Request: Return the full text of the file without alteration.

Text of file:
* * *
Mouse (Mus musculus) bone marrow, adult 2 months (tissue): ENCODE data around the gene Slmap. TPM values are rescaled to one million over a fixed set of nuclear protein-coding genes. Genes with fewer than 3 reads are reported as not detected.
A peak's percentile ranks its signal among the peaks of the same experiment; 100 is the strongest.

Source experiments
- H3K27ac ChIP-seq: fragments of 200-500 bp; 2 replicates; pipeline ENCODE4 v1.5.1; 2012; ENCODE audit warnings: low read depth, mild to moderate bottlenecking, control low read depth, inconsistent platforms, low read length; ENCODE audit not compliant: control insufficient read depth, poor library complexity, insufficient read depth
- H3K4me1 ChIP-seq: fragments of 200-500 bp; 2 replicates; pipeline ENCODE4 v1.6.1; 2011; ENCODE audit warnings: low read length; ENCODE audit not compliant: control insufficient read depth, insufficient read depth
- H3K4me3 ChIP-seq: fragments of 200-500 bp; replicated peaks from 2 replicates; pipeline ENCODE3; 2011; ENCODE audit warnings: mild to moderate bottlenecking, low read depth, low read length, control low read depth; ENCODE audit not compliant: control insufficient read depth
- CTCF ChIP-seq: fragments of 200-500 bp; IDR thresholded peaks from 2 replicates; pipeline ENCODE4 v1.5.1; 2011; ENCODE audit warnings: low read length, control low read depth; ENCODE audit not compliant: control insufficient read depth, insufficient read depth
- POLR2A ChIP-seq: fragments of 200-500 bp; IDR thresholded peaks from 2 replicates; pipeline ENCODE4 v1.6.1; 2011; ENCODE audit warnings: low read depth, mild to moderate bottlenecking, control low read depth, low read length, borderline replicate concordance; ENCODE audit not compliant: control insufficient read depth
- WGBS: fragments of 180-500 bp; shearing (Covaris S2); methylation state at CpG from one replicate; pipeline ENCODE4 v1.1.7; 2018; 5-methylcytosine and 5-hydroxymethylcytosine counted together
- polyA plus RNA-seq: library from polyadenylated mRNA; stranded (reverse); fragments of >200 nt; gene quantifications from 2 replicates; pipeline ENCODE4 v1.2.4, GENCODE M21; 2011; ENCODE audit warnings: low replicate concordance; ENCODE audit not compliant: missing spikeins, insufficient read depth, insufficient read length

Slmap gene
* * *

Mouse (Mus musculus) bone marrow, adult 2 months (tissue): ENCODE data around the gene Slmap. TPM values are rescaled to one million over a fixed set of nuclear protein-coding genes. Genes with fewer than 3 reads are reported as not detected.
A peak's percentile ranks its signal among the peaks of the same experiment; 100 is the strongest.

Source experiments
- H3K27ac ChIP-seq: fragments of 200-500 bp; 2 replicates; pipeline ENCODE4 v1.5.1; 2012; ENCODE audit warnings: low read depth, mild to moderate bottlenecking, control low read depth, inconsistent platforms, low read length; ENCODE audit not compliant: control insufficient read depth, poor library complexity, insufficient read depth
- H3K4me1 ChIP-seq: fragments of 200-500 bp; 2 replicates; pipeline ENCODE4 v1.6.1; 2011; ENCODE audit warnings: low read length; ENCODE audit not compliant: control insufficient read depth, insufficient read depth
- H3K4me3 ChIP-seq: fragments of 200-500 bp; replicated peaks from 2 replicates; pipeline ENCODE3; 2011; ENCODE audit warnings: mild to moderate bottlenecking, low read depth, low read length, control low read depth; ENCODE audit not compliant: control insufficient read depth
- CTCF ChIP-seq: fragments of 200-500 bp; IDR thresholded peaks from 2 replicates; pipeline ENCODE4 v1.5.1; 2011; ENCODE audit warnings: low read length, control low read depth; ENCODE audit not compliant: control insufficient read depth, insufficient read depth
- POLR2A ChIP-seq: fragments of 200-500 bp; IDR thresholded peaks from 2 replicates; pipeline ENCODE4 v1.6.1; 2011; ENCODE audit warnings: low read depth, mild to moderate bottlenecking, control low read depth, low read length, borderline replicate concordance; ENCODE audit not compliant: control insufficient read depth
- WGBS: fragments of 180-500 bp; shearing (Covaris S2); methylation state at CpG from one replicate; pipeline ENCODE4 v1.1.7; 2018; 5-methylcytosine and 5-hydroxymethylcytosine counted together
- polyA plus RNA-seq: library from polyadenylated mRNA; stranded (reverse); fragments of >200 nt; gene quantifications from 2 replicates; pipeline ENCODE4 v1.2.4, GENCODE M21; 2011; ENCODE audit warnings: low replicate concordance; ENCODE audit not compliant: missing spikeins, insufficient read depth, insufficient read length

Slmap gene